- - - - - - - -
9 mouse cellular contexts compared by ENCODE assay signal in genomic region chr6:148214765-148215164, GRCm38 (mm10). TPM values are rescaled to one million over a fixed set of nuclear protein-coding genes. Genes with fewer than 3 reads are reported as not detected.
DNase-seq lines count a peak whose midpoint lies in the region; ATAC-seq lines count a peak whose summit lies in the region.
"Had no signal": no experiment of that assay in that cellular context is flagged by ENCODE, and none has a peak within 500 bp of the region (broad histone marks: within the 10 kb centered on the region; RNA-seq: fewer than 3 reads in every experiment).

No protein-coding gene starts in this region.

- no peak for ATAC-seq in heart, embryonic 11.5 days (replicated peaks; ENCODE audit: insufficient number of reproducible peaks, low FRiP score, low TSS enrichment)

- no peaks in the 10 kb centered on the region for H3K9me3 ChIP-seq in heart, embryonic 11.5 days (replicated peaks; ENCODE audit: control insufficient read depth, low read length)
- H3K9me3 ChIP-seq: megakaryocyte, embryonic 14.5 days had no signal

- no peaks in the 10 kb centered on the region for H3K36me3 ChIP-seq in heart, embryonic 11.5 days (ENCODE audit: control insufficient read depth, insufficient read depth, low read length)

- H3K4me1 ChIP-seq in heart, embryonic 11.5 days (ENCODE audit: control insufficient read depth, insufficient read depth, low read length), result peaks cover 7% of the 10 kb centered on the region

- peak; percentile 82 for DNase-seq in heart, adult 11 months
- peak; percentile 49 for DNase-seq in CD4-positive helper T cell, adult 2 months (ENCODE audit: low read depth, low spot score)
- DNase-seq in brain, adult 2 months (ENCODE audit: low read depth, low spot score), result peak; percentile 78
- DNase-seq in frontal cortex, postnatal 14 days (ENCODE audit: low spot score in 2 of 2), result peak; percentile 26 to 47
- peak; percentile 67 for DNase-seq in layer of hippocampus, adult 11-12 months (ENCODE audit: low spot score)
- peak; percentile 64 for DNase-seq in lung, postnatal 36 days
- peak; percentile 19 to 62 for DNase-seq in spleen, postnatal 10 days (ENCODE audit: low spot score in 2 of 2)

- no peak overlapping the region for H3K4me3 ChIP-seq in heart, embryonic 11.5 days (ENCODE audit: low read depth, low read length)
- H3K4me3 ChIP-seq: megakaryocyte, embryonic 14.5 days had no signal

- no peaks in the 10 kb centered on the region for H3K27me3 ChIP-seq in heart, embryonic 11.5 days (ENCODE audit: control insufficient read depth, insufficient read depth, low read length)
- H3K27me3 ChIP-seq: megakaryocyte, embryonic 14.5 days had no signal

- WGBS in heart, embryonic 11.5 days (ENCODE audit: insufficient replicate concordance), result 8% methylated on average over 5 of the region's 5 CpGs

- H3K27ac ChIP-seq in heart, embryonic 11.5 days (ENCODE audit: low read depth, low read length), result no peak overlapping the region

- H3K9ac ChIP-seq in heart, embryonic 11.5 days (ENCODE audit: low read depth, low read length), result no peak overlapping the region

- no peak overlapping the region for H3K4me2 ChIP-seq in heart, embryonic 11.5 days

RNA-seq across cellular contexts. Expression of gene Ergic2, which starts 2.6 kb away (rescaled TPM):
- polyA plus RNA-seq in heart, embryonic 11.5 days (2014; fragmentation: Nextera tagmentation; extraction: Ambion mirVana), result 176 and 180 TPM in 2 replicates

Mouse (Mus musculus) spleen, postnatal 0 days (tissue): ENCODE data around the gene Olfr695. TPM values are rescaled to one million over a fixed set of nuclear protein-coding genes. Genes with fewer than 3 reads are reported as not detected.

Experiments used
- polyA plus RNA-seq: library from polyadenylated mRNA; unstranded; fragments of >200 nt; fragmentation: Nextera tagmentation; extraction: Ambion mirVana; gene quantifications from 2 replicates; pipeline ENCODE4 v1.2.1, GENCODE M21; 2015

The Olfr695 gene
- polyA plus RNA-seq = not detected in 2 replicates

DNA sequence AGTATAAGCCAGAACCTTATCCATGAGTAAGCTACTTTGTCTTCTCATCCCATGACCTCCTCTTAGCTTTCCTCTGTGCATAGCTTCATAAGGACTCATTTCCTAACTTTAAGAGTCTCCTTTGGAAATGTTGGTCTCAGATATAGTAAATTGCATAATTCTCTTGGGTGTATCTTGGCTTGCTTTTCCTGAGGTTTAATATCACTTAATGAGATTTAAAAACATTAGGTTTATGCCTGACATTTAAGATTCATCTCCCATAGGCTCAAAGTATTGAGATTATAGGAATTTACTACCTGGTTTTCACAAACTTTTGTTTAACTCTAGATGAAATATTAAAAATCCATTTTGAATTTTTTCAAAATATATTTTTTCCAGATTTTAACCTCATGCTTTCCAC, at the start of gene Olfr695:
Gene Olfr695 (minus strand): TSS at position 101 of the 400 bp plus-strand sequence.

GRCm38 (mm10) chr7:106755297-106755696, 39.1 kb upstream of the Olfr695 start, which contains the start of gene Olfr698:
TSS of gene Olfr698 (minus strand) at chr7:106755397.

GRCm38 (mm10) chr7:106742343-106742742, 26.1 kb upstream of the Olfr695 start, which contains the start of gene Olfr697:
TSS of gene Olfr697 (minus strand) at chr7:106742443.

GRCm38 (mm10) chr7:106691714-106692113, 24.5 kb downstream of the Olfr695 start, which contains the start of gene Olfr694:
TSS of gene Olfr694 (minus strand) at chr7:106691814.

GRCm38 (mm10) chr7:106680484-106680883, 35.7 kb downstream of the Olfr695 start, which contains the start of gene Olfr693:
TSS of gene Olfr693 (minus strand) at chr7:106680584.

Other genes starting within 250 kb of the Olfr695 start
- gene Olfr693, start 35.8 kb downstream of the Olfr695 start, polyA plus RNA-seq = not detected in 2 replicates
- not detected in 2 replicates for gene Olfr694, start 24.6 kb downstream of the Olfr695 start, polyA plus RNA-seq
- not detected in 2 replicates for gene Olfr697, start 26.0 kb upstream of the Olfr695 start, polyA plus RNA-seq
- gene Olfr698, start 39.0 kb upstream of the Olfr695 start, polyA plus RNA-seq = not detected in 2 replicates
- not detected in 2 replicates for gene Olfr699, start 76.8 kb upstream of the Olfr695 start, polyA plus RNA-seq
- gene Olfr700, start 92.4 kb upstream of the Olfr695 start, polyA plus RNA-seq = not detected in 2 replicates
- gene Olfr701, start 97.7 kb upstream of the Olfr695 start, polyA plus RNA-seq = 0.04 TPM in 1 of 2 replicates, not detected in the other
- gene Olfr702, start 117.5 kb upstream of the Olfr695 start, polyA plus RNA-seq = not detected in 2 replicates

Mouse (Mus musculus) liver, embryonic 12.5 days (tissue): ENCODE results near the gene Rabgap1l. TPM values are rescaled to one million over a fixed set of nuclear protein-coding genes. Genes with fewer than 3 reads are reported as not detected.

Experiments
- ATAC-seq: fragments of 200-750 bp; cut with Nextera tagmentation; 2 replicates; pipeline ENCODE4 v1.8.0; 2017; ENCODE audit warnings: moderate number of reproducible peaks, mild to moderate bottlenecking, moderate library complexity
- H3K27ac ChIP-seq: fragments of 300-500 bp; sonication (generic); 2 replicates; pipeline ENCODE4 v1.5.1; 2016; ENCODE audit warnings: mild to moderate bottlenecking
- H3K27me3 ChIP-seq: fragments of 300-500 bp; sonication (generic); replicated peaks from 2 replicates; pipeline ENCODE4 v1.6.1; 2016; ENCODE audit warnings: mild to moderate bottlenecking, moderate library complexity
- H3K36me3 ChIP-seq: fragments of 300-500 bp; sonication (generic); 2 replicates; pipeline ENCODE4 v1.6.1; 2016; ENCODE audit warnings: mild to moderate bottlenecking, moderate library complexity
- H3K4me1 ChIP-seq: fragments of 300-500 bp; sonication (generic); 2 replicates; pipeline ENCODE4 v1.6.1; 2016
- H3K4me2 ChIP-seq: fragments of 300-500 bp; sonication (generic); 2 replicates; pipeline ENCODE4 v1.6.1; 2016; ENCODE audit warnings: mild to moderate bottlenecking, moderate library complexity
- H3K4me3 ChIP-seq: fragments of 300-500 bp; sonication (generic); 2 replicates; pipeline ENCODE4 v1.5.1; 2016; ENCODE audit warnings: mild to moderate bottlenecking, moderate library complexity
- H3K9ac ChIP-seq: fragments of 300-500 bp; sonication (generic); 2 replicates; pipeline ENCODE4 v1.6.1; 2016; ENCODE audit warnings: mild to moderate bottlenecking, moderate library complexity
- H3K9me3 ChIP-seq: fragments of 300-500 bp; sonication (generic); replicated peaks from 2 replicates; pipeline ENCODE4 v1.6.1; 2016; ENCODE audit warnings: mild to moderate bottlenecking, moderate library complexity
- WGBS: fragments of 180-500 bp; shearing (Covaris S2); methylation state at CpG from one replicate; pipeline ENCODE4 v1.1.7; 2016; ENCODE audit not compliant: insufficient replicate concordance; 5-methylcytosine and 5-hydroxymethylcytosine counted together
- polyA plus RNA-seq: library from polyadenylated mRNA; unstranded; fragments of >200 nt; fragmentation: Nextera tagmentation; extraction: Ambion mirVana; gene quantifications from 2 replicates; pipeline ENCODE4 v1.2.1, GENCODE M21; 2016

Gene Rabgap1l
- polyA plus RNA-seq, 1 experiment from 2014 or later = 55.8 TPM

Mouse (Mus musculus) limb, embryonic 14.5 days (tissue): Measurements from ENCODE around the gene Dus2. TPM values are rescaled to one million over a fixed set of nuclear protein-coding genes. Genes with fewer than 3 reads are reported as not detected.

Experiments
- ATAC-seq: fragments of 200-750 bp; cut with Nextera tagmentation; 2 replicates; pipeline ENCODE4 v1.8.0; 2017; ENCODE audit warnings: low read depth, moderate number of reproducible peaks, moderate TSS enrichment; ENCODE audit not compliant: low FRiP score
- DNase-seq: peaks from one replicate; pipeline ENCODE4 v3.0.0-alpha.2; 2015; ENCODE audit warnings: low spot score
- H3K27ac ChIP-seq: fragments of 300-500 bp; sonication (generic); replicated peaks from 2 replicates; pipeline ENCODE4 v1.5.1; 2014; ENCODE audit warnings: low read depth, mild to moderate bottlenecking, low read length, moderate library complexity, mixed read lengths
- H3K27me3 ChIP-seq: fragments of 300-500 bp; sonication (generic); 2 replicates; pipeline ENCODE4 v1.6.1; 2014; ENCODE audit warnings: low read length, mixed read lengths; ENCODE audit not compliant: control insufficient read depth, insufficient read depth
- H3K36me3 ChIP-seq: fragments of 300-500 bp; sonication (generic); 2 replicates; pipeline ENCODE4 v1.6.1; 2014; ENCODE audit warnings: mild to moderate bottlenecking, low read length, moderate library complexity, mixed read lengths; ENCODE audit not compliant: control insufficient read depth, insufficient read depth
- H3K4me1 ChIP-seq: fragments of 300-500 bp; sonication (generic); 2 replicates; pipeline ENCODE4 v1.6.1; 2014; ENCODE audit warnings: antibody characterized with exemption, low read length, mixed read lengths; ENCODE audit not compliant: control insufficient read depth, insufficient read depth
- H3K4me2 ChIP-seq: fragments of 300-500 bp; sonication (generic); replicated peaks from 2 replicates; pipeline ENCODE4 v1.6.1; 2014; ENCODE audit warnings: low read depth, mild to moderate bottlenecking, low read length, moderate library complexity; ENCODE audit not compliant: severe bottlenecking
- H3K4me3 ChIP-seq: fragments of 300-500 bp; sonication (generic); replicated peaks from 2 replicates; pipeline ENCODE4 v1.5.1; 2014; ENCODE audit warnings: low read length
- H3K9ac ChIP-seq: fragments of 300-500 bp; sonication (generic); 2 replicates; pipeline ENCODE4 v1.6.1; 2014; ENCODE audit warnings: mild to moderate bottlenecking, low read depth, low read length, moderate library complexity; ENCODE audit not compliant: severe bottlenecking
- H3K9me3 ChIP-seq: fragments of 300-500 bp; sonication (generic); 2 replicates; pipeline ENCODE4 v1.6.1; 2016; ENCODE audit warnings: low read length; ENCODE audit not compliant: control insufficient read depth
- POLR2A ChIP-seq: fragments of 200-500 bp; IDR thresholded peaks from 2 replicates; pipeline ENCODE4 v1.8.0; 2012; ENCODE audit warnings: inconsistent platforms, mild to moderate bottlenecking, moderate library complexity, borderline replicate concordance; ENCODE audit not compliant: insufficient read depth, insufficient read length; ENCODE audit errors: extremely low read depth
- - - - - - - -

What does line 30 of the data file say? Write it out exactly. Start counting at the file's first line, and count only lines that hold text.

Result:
The Olfr695 gene